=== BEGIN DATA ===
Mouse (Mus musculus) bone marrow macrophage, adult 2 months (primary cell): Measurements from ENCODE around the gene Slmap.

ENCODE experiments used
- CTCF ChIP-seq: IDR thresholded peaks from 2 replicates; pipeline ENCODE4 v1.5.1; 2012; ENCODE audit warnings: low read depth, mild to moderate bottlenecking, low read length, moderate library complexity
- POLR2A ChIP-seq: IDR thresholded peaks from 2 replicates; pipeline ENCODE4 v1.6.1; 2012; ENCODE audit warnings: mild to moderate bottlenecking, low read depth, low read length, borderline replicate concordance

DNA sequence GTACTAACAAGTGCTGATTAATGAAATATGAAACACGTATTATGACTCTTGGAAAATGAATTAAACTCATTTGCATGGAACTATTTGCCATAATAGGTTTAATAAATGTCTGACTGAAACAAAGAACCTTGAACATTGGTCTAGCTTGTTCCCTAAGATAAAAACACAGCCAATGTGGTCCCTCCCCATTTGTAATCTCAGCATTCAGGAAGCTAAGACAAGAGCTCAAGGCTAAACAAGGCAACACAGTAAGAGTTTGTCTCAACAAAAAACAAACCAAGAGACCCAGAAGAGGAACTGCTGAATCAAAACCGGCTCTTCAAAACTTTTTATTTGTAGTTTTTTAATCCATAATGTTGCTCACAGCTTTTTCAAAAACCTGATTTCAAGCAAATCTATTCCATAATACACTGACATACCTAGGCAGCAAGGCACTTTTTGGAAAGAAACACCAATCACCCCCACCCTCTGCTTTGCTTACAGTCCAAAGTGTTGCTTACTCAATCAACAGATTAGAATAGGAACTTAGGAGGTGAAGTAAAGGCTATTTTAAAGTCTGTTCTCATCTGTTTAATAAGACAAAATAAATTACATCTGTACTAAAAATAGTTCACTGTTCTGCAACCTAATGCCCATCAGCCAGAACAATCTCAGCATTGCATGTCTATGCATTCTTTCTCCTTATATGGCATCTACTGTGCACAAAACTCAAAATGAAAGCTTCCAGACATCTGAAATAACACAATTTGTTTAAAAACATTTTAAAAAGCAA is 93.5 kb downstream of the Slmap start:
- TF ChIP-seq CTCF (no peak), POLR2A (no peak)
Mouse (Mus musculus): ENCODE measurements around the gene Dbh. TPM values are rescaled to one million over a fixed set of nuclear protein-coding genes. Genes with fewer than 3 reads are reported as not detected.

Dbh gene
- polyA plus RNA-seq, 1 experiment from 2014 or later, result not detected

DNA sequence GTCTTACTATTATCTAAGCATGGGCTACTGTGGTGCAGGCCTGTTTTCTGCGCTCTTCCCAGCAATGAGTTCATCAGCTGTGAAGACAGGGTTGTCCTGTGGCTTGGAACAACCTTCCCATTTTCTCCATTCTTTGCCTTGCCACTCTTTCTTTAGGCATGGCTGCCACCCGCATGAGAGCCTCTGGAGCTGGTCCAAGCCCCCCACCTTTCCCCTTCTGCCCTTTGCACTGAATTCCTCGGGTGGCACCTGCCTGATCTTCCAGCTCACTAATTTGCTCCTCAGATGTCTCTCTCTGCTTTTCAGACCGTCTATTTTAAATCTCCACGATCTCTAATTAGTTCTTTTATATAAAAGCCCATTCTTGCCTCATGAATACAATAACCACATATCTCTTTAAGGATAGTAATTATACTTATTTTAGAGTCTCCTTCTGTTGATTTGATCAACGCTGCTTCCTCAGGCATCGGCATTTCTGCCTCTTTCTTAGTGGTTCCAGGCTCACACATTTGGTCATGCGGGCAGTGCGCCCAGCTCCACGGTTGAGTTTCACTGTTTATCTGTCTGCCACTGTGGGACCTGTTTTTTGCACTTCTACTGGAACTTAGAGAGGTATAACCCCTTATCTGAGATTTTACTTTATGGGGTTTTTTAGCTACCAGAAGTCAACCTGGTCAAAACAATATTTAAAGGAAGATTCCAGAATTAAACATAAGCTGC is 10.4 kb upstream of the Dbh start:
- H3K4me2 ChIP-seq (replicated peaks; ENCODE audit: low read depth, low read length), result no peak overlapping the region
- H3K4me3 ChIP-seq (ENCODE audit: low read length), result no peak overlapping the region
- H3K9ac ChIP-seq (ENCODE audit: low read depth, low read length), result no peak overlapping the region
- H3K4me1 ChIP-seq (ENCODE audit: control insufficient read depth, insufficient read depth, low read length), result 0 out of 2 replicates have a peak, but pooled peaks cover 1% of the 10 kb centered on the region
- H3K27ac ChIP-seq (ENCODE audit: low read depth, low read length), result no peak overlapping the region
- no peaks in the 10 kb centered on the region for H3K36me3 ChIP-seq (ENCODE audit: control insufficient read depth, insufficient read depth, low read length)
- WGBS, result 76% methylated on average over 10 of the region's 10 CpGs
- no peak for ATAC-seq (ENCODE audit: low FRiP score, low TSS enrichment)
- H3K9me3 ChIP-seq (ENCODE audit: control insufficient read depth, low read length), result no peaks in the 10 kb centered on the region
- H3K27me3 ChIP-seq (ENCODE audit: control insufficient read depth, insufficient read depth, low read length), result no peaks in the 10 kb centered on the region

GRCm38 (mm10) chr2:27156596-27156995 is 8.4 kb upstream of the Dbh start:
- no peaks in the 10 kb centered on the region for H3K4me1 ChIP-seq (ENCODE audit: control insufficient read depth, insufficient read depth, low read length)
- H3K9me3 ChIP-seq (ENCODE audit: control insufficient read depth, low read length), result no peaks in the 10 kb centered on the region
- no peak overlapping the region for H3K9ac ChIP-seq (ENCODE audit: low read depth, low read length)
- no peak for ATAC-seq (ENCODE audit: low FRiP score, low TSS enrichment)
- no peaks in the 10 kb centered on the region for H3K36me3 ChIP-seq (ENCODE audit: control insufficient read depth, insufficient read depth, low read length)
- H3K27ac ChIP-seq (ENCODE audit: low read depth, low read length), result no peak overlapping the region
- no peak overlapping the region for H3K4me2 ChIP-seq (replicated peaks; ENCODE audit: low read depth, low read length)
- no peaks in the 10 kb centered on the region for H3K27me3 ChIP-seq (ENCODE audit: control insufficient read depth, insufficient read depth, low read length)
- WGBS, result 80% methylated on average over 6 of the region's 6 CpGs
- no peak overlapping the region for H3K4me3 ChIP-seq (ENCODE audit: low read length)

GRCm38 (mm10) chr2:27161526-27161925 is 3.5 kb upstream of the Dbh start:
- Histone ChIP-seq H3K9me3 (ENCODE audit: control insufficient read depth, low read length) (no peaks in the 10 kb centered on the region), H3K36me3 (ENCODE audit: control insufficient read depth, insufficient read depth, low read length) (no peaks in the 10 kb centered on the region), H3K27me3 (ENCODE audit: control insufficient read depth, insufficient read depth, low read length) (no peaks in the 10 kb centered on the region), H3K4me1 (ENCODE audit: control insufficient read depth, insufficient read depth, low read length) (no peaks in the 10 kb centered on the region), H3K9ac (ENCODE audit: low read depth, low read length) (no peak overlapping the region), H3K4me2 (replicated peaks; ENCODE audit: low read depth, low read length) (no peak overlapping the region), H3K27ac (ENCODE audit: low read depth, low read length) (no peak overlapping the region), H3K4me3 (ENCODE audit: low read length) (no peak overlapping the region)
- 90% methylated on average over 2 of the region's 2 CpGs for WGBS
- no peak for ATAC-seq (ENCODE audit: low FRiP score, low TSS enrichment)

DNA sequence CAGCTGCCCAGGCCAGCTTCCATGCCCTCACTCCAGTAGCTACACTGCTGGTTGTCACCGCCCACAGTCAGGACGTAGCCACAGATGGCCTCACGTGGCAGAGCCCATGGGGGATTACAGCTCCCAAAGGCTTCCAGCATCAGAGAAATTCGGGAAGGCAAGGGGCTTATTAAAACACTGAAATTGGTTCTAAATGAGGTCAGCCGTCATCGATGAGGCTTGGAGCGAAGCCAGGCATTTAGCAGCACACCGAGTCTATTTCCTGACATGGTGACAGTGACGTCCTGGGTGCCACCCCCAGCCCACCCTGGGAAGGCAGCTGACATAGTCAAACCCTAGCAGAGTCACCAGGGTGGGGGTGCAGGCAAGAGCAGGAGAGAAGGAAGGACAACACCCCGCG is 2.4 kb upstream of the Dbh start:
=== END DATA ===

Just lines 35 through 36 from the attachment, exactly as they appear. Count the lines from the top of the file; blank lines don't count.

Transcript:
- no peak for ATAC-seq (ENCODE audit: low FRiP score, low TSS enrichment)

DNA sequence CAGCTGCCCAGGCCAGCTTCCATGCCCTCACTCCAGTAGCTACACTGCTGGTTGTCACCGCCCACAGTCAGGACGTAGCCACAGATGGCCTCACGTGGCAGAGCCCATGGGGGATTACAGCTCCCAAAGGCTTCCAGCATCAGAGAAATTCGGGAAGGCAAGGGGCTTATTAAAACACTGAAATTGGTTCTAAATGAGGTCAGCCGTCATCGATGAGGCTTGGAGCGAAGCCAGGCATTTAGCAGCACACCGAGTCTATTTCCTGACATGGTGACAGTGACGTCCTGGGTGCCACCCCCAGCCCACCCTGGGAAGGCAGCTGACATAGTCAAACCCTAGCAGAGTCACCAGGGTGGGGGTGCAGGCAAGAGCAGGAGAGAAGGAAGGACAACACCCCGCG is 2.4 kb upstream of the Dbh start: